Ultima Vez Modificado: 1 de noviembre del 2001
Last Updated: 2001-02-07 9:30:37 EST (Reuters Health) - A new type of prostate cancer screening test that relies on telomerase measurement may one day help eliminate unnecessary biopsies, according to the results of a pilot study by California researchers.
During the last year, scientists at City of Hope Cancer Center in Duarte, California, tested levels of telomerase in prostatic secretions from 20 men. In cancer cells, telomerase is the enzyme that keeps telomeres from shortening, ultimately resulting in a tumor.
"Whereas PSA is present in both benign and tumor tissue, telomerase is usually found only in tumor cells," City of Hope urologist Dr. Laura Corcitto pointed out in an interview with Reuters Health. About 90% of prostate tumors contain the enzyme, she said.
Comparing the telomerase assays with biopsy results, the researchers found that the results correlated in 18 of the 20 cases. The pilot study is ongoing and will eventually enroll 50 patients. If the results remain promising, a large study of a diverse population will be undertaken.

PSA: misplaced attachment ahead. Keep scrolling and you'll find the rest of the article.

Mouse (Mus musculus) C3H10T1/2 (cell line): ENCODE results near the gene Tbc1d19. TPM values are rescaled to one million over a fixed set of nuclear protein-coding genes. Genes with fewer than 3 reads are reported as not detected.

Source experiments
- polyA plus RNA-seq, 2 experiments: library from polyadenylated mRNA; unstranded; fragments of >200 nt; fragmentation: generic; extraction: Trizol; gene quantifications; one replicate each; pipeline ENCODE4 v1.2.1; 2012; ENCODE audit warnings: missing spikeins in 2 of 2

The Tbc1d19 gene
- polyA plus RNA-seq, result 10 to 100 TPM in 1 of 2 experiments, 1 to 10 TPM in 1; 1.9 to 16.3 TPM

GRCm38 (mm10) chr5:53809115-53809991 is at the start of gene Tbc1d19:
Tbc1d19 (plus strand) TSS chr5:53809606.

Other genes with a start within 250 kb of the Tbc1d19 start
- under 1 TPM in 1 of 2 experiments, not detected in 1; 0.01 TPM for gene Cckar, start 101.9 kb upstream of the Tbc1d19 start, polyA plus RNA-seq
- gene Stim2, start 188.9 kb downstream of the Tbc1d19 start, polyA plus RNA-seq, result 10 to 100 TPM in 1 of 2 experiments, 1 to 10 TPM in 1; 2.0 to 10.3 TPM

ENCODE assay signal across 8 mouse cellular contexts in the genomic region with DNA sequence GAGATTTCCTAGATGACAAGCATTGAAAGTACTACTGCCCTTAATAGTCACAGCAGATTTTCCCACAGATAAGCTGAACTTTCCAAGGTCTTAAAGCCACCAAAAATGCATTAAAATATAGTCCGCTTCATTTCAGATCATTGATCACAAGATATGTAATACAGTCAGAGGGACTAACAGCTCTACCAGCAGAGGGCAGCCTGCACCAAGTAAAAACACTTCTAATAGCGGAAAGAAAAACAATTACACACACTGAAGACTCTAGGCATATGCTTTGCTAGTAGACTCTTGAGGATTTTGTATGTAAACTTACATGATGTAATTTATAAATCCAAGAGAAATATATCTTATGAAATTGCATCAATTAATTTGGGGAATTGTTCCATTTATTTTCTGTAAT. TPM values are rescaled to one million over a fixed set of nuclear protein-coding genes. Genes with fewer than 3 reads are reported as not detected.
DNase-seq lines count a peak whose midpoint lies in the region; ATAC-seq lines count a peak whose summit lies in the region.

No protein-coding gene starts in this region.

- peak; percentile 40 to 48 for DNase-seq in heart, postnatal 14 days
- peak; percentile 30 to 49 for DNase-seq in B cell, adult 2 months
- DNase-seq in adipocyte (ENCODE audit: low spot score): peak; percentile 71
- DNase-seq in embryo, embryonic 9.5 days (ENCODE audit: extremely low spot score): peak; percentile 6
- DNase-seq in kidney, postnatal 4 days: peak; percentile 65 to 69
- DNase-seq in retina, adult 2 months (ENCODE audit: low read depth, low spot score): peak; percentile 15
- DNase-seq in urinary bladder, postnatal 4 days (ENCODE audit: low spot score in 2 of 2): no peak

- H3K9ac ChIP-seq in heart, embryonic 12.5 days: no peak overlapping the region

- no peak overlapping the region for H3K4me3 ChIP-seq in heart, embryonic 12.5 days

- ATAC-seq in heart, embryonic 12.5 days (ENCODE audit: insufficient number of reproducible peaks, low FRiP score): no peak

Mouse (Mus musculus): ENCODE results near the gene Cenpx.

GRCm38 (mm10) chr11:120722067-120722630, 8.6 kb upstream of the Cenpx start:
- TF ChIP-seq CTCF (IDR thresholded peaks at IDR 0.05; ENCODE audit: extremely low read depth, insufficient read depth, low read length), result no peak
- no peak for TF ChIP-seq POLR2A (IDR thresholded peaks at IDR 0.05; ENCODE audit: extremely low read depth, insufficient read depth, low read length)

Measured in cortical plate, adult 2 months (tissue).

The results of the new test are available in about 30 minutes. "The test is potentially easy, quick, pain-free and inexpensive," Dr. Corcitto said. "In addition to diagnosis, it could also be used in place of PSA to monitor the progress of radiation therapy."
Dr. William Catalona, of Washington University in St. Louis, commented to Reuters Health that "the challenge will be to make sure the negatives are true negatives, which will require a long-term follow-up of at least 5 years."
Jul 29, 2014 - A new test for prostate-specific antigen levels is considerably more sensitive than commercial assays and allows better monitoring for recurrence after prostatectomy for early-stage prostate cancer, according to a study published online Oct. 19 in the Proceedings of the National Academy of Sciences.
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